Since 2005, the Center for Studies in Higher Education (CSHE), has been conducting research to understand the needs and practices of faculty for in-progress scholarly communication (i.e., forms of communication employed as research is being executed) as well as archival publication. This report brings together the responses of 160 interviewees across 45, mostly elite, research institutions in seven selected academic fields: archaeology, astrophysics, biology, economics, history, music, and political science. The overview document summarizes the main practices explored across all seven disciplines: tenure and promotion, dissemination, sharing, collaboration, resource creation and consumption, and public engagement. In this report, readers can search various topics within and across case studies. The report identifies five key topics, addressed in detail in the case studies, that require real attention:
Wilson et al. performed an extensive survey of conceptual dissemination frameworks in health sciences and social sciences. Of the 33 included frameworks that were deemed detailed enough to be actually used in practice, 28 were either implicitly or explicitly based on one or more of three theories: persuasive communication, diffusion of innovation and social marketing.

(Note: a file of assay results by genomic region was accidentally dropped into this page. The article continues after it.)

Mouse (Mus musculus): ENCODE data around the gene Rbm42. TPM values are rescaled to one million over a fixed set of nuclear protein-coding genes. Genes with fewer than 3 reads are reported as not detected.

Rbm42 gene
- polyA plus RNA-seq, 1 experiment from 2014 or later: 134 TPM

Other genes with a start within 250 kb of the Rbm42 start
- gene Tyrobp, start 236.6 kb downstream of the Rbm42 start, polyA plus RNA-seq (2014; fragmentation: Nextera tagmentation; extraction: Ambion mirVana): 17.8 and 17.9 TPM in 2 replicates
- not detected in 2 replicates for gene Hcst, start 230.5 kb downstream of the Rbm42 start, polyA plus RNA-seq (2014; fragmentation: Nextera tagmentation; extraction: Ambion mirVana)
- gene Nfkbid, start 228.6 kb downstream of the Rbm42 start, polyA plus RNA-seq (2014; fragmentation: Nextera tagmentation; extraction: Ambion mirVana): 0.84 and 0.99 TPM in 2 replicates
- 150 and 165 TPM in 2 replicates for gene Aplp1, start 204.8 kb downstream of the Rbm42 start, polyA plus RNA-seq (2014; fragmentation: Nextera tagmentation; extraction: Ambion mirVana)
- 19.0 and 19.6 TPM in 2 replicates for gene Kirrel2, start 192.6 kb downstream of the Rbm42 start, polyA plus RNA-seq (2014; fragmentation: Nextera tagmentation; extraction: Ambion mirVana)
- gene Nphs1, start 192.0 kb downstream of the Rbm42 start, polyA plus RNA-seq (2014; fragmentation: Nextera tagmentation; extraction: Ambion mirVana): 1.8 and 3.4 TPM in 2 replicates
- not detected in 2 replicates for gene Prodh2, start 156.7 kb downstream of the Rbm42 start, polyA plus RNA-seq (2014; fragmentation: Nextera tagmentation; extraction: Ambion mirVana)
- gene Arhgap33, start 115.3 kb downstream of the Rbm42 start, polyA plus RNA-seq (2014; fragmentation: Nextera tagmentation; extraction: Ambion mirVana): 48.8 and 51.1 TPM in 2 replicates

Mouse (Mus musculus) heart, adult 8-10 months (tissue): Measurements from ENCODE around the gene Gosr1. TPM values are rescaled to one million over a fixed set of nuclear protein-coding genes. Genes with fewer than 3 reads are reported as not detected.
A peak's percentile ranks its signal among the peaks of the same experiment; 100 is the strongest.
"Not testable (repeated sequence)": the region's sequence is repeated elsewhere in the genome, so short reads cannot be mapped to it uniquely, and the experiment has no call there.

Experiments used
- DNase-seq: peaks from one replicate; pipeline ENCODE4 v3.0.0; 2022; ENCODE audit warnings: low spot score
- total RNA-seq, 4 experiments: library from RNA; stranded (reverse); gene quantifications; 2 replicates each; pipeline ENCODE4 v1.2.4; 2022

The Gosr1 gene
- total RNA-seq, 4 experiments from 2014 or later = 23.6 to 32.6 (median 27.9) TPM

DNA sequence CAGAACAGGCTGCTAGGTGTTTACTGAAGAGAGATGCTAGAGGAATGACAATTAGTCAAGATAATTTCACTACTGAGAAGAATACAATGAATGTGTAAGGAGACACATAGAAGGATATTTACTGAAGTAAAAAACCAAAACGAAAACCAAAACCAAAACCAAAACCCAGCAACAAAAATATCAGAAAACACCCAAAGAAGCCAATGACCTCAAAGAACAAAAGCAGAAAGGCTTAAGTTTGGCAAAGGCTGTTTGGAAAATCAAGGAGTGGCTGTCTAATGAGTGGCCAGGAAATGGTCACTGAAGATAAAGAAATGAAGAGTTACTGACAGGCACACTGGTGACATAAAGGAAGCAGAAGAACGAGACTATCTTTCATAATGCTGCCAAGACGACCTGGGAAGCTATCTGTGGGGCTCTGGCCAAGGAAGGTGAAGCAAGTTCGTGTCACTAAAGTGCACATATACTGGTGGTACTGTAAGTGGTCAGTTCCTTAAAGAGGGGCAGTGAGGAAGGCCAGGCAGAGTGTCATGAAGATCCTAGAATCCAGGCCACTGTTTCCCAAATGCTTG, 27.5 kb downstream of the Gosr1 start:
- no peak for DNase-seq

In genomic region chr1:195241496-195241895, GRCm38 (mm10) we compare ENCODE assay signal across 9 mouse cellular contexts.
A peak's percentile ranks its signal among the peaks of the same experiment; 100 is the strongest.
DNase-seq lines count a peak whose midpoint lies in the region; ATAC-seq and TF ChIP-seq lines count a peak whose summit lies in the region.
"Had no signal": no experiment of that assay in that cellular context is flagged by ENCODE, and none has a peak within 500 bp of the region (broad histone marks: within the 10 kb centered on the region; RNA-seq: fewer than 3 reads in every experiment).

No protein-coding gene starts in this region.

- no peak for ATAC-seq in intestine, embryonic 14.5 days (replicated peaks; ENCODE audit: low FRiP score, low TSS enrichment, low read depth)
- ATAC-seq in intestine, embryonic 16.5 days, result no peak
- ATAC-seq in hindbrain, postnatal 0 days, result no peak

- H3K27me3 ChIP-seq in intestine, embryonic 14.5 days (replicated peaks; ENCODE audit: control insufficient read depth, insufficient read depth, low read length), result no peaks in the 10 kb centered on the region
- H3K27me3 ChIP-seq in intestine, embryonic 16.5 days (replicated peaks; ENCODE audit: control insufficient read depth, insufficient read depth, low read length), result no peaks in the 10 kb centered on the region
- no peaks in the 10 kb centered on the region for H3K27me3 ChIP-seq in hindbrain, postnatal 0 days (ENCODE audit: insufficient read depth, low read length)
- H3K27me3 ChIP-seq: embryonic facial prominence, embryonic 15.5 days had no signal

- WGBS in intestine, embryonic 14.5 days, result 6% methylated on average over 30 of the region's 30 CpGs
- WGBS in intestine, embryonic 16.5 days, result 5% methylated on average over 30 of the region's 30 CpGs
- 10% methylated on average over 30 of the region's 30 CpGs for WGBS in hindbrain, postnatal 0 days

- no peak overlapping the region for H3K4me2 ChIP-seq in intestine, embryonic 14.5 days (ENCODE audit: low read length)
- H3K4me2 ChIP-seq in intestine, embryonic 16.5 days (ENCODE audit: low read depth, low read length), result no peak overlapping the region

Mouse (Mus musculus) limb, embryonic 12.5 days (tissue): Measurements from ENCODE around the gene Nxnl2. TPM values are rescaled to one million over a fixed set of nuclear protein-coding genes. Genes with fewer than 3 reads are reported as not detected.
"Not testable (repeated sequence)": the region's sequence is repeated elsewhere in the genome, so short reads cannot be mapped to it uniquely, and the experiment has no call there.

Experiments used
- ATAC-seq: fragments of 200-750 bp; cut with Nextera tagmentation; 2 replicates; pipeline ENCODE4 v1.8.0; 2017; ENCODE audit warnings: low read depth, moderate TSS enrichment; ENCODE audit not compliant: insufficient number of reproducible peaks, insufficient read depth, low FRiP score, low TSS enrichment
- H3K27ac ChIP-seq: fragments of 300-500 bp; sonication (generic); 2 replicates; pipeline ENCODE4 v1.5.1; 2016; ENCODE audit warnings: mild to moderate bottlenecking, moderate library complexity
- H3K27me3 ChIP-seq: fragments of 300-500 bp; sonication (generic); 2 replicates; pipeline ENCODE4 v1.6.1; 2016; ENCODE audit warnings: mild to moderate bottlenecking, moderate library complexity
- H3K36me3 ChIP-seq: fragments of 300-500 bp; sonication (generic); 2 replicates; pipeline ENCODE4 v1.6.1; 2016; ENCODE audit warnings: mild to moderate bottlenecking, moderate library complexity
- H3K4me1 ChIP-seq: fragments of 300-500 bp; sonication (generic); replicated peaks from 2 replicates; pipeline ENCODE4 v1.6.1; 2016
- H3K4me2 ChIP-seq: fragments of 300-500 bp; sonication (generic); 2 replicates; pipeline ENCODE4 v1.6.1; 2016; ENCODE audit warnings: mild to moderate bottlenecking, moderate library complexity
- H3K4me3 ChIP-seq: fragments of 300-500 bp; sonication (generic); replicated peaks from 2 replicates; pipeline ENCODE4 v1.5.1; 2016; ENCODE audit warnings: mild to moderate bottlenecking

The Vienna Principles have been defined by a working group of the Open Access Network Austria (OANA). The collection of 12 principles represents a model for scholarly communication in the 21st century, with the aim of creating a widespread discussion towards a shared vision of the scholarly communication system of the future. As such, they are highly relevant to dissemination of research.
According to Beaufort, there are three levels of disseminating research results to the public.
The studies presented in this section investigated dissemination to the public from the researchers’ and public engagement enablers’ point of view. The first, “Factors affecting public engagement by researchers” came out of a project by the UK consortium TNS-BMRB & PSI, and represents an update to an earlier project by the Royal Society in 2006.